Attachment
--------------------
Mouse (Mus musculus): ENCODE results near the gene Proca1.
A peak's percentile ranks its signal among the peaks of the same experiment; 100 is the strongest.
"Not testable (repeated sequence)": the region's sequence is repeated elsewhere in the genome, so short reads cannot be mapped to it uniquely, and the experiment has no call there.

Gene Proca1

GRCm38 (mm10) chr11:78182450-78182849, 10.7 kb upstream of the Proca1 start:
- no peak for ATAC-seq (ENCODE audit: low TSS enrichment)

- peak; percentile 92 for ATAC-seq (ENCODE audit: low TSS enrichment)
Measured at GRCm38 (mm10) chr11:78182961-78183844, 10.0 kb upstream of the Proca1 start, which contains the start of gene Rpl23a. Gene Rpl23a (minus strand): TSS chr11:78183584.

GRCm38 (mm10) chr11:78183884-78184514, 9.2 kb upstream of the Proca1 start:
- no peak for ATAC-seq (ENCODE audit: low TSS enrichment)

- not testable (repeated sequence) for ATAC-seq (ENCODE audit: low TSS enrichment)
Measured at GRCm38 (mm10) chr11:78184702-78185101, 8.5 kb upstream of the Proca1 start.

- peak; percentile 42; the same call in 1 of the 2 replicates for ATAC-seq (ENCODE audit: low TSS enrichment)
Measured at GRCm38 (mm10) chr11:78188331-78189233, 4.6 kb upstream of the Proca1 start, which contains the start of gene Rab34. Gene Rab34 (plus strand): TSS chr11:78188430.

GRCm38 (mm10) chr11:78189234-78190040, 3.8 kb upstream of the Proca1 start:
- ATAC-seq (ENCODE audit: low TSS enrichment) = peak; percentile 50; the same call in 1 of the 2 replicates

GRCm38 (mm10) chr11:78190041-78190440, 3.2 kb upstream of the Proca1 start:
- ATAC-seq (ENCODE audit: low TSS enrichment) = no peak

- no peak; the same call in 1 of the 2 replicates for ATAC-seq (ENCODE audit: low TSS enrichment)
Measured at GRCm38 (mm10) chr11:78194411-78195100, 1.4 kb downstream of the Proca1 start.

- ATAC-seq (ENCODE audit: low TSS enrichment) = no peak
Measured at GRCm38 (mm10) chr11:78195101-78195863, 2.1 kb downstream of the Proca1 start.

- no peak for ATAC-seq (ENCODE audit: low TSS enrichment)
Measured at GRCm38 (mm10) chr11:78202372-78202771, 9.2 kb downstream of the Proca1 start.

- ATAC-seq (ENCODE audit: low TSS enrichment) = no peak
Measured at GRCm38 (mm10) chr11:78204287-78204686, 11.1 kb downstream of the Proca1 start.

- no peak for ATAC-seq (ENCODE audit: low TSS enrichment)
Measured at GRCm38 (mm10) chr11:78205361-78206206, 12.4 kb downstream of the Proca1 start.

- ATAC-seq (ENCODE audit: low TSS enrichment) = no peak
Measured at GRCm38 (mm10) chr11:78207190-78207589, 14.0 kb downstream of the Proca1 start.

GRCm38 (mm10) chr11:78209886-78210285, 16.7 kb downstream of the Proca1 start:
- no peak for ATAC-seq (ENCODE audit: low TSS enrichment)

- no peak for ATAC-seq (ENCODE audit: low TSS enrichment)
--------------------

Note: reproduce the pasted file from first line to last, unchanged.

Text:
Mouse (Mus musculus): ENCODE results near the gene Proca1.
A peak's percentile ranks its signal among the peaks of the same experiment; 100 is the strongest.
"Not testable (repeated sequence)": the region's sequence is repeated elsewhere in the genome, so short reads cannot be mapped to it uniquely, and the experiment has no call there.

Gene Proca1

GRCm38 (mm10) chr11:78182450-78182849, 10.7 kb upstream of the Proca1 start:
- no peak for ATAC-seq (ENCODE audit: low TSS enrichment)

- peak; percentile 92 for ATAC-seq (ENCODE audit: low TSS enrichment)
Measured at GRCm38 (mm10) chr11:78182961-78183844, 10.0 kb upstream of the Proca1 start, which contains the start of gene Rpl23a. Gene Rpl23a (minus strand): TSS chr11:78183584.

GRCm38 (mm10) chr11:78183884-78184514, 9.2 kb upstream of the Proca1 start:
- no peak for ATAC-seq (ENCODE audit: low TSS enrichment)

- not testable (repeated sequence) for ATAC-seq (ENCODE audit: low TSS enrichment)
Measured at GRCm38 (mm10) chr11:78184702-78185101, 8.5 kb upstream of the Proca1 start.

- peak; percentile 42; the same call in 1 of the 2 replicates for ATAC-seq (ENCODE audit: low TSS enrichment)
Measured at GRCm38 (mm10) chr11:78188331-78189233, 4.6 kb upstream of the Proca1 start, which contains the start of gene Rab34. Gene Rab34 (plus strand): TSS chr11:78188430.

GRCm38 (mm10) chr11:78189234-78190040, 3.8 kb upstream of the Proca1 start:
- ATAC-seq (ENCODE audit: low TSS enrichment) = peak; percentile 50; the same call in 1 of the 2 replicates

GRCm38 (mm10) chr11:78190041-78190440, 3.2 kb upstream of the Proca1 start:
- ATAC-seq (ENCODE audit: low TSS enrichment) = no peak

- no peak; the same call in 1 of the 2 replicates for ATAC-seq (ENCODE audit: low TSS enrichment)
Measured at GRCm38 (mm10) chr11:78194411-78195100, 1.4 kb downstream of the Proca1 start.

- ATAC-seq (ENCODE audit: low TSS enrichment) = no peak
Measured at GRCm38 (mm10) chr11:78195101-78195863, 2.1 kb downstream of the Proca1 start.

- no peak for ATAC-seq (ENCODE audit: low TSS enrichment)
Measured at GRCm38 (mm10) chr11:78202372-78202771, 9.2 kb downstream of the Proca1 start.

- ATAC-seq (ENCODE audit: low TSS enrichment) = no peak
Measured at GRCm38 (mm10) chr11:78204287-78204686, 11.1 kb downstream of the Proca1 start.

- no peak for ATAC-seq (ENCODE audit: low TSS enrichment)
Measured at GRCm38 (mm10) chr11:78205361-78206206, 12.4 kb downstream of the Proca1 start.

- ATAC-seq (ENCODE audit: low TSS enrichment) = no peak
Measured at GRCm38 (mm10) chr11:78207190-78207589, 14.0 kb downstream of the Proca1 start.

GRCm38 (mm10) chr11:78209886-78210285, 16.7 kb downstream of the Proca1 start:
- no peak for ATAC-seq (ENCODE audit: low TSS enrichment)

- no peak for ATAC-seq (ENCODE audit: low TSS enrichment)